Nothing at all to do with smoking nor for that mater the amount of mind bending health damaging drugs that you yourself consume.
You avoided the issue
You want more than others as to convirus because you CLAIM to be injured.
That’s what you stated.
You get the same as us all.


There’s no disqualification reduced to nil or lesser treatments for others than yourself.
All entitled to what is needed/available regardless of any acc related issues as you claim or for that matter any others issues anyone outside of your small world have to contend with.
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#20 User is offline   Alan Thomas 

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Posted 06 March 2020 - 11:49 AM

View PostHemi, on 06 March 2020 - 11:39 AM, said:

No confusion at all THomas
Nothing at all to do with smoking nor for that mater the amount of mind bending health damaging drugs that you yourself consume.
You avoided the issue
You want more than others as to convirus because you CLAIM to be injured.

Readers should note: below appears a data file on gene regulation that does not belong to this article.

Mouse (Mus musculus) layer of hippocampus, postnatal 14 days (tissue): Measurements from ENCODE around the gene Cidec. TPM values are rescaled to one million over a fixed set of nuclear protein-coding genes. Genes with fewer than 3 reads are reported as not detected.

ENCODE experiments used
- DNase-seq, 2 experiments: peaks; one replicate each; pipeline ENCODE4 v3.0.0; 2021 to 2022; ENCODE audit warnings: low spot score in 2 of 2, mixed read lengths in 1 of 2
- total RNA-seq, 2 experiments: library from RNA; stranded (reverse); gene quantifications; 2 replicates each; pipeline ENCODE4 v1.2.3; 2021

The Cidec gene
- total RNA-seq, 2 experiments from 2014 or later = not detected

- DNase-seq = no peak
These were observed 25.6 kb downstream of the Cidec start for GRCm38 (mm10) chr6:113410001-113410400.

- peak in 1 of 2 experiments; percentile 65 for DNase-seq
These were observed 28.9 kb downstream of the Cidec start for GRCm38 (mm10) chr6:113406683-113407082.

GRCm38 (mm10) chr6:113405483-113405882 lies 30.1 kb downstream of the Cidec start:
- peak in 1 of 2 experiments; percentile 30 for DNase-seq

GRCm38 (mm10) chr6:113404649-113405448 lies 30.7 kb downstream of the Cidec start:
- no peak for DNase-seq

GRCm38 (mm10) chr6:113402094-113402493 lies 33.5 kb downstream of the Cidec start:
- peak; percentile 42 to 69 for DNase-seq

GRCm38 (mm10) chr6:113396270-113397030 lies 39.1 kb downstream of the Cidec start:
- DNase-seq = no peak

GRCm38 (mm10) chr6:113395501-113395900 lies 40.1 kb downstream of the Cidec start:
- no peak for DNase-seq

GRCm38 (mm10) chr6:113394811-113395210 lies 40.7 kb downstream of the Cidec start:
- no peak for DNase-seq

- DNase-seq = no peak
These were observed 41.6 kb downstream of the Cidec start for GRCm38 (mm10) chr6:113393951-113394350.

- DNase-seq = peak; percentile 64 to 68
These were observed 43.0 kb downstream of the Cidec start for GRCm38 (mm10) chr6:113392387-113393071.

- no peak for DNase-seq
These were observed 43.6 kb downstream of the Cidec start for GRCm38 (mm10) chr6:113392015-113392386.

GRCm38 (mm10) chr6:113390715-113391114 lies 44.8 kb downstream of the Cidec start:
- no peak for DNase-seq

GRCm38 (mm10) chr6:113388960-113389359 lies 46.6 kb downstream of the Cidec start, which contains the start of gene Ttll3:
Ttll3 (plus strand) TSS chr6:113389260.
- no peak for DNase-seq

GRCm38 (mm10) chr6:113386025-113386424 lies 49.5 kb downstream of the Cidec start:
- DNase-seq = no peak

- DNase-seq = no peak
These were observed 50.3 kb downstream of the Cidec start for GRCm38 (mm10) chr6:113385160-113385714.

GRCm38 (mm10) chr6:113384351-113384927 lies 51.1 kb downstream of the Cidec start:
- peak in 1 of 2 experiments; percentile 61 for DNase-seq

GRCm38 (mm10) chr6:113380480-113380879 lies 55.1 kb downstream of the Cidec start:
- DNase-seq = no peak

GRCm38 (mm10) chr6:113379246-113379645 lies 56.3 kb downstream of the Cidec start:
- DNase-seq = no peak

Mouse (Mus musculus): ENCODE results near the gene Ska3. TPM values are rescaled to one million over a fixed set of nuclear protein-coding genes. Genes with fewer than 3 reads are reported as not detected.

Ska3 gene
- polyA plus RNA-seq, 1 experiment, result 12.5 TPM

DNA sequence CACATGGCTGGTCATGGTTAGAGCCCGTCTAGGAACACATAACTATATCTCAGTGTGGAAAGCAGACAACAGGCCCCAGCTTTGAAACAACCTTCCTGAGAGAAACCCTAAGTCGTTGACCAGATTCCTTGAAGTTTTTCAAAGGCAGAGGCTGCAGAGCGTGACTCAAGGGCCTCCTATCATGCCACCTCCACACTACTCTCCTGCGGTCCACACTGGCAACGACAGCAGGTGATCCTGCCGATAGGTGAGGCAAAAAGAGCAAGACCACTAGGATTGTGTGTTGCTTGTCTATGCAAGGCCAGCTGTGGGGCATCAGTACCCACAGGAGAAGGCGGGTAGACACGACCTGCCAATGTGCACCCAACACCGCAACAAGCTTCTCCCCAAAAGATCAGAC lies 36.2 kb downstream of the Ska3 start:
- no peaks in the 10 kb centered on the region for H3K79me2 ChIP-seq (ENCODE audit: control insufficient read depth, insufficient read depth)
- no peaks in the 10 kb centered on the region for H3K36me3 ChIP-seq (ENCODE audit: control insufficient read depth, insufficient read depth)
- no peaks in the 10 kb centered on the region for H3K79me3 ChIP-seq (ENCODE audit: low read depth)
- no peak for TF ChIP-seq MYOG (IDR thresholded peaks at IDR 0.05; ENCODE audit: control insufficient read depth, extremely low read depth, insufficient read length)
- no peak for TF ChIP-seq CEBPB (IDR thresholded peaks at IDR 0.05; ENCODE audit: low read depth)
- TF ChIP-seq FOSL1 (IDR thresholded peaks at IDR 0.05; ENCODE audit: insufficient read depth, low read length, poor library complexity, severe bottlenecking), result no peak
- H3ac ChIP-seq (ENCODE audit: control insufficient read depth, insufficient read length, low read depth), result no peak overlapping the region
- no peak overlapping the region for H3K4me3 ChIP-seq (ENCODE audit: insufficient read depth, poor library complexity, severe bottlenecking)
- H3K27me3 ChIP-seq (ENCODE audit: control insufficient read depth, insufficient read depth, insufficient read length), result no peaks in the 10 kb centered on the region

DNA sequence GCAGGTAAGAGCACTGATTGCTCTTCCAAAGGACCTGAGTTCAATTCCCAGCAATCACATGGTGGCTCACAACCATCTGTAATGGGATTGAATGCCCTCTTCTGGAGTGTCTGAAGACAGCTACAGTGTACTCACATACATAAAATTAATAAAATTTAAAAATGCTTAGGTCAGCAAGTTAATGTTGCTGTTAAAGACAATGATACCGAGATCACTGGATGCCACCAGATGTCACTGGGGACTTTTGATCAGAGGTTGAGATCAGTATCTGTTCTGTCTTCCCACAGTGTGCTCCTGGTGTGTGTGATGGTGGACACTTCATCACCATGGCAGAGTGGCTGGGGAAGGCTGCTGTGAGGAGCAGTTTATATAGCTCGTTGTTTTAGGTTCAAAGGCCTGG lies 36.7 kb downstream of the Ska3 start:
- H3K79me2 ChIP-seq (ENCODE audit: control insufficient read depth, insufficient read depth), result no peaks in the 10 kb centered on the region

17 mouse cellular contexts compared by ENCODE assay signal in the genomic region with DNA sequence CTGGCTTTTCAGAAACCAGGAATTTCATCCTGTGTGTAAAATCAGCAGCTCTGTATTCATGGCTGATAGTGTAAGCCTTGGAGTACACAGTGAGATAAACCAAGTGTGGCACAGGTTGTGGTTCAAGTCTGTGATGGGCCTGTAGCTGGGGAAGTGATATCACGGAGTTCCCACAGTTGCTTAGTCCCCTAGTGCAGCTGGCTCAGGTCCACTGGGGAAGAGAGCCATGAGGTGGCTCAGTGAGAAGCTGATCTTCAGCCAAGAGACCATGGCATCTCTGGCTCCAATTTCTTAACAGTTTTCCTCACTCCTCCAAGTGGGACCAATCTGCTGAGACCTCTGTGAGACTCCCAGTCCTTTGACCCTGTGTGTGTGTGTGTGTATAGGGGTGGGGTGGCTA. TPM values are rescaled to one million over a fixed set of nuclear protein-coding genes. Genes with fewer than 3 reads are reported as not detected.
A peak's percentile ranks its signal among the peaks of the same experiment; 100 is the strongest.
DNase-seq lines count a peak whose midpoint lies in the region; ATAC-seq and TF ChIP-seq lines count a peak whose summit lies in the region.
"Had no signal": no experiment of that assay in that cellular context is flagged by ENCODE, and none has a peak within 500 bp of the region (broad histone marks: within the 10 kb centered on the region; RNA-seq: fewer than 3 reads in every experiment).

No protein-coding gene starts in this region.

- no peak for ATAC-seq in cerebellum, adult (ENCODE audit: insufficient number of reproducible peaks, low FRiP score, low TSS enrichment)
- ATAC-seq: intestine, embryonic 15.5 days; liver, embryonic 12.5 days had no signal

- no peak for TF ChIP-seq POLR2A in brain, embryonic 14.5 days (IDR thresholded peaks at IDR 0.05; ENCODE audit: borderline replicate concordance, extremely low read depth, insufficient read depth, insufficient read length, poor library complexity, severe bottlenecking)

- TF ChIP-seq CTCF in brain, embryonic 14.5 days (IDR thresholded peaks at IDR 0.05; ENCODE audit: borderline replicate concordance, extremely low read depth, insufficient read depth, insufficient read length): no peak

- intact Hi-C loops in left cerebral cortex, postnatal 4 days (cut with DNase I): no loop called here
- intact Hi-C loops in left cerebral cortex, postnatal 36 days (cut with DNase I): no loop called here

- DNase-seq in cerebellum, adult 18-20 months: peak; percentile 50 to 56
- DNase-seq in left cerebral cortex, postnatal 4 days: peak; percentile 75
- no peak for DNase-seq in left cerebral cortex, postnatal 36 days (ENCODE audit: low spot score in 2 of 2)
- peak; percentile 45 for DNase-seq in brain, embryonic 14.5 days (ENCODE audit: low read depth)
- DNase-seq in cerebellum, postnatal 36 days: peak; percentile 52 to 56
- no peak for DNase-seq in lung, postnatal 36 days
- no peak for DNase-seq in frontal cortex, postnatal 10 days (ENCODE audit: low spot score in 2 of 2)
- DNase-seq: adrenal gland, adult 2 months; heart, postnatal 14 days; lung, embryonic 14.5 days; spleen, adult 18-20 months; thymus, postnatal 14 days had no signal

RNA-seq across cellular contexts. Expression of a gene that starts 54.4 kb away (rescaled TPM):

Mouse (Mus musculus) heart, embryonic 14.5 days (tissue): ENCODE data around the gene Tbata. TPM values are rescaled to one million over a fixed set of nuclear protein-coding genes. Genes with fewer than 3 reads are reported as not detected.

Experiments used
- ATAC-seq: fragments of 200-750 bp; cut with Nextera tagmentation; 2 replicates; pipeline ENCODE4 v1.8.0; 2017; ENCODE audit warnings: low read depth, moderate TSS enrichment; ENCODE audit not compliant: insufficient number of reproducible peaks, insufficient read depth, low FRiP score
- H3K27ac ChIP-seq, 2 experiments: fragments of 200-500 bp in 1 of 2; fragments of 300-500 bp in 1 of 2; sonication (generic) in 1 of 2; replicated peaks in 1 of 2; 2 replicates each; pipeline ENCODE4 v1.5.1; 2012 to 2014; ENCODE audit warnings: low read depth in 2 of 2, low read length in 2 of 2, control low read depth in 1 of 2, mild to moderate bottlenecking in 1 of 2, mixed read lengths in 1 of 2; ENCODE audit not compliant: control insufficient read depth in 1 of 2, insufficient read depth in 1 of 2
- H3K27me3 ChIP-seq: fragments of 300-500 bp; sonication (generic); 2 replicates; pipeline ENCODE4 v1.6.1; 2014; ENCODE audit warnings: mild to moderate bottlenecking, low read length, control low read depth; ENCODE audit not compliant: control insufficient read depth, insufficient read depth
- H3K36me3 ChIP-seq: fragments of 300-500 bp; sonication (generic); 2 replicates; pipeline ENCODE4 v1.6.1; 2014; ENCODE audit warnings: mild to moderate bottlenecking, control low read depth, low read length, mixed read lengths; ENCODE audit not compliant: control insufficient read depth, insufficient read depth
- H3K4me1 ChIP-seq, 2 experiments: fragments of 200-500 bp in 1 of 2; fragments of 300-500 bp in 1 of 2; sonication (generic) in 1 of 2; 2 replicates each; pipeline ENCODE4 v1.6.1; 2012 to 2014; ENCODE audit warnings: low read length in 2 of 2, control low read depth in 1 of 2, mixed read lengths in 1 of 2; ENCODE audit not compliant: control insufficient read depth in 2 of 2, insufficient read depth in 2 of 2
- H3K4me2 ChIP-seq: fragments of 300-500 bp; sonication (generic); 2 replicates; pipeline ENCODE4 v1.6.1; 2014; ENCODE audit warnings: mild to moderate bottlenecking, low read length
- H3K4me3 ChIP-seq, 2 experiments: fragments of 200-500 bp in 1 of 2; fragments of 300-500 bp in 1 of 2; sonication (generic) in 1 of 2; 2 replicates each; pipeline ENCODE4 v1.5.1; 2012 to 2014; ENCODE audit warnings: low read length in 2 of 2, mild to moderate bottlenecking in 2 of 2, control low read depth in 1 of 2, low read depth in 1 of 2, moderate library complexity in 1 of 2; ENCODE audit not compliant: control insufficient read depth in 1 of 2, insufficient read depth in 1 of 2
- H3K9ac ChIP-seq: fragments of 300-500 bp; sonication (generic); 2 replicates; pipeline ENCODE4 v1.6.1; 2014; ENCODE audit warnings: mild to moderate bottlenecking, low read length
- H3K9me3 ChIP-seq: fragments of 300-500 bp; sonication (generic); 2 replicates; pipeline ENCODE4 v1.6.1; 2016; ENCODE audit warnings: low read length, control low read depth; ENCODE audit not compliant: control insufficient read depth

That’s what you stated.
You get the same as us all.


There’s no disqualification reduced to nil or lesser treatments for others than yourself.
All entitled to what is needed/available regardless of any acc related issues as you claim or for that matter any others issues anyone outside of your small world have to contend with.


The ACC legislation provides full and comprehensive private medical treatment and home help in relation to their accepted injury claims.

Those who are not injured are only entitled to the very limited medical treatment provided by the Tax paid medical system.

Quite clearly the legislation has provided a Discriminatory health system distinguishing a difference between the injured and uninjured.

David it would be helpful if you would familiarise yourself with the legislation before you take up valuable space and time on the site.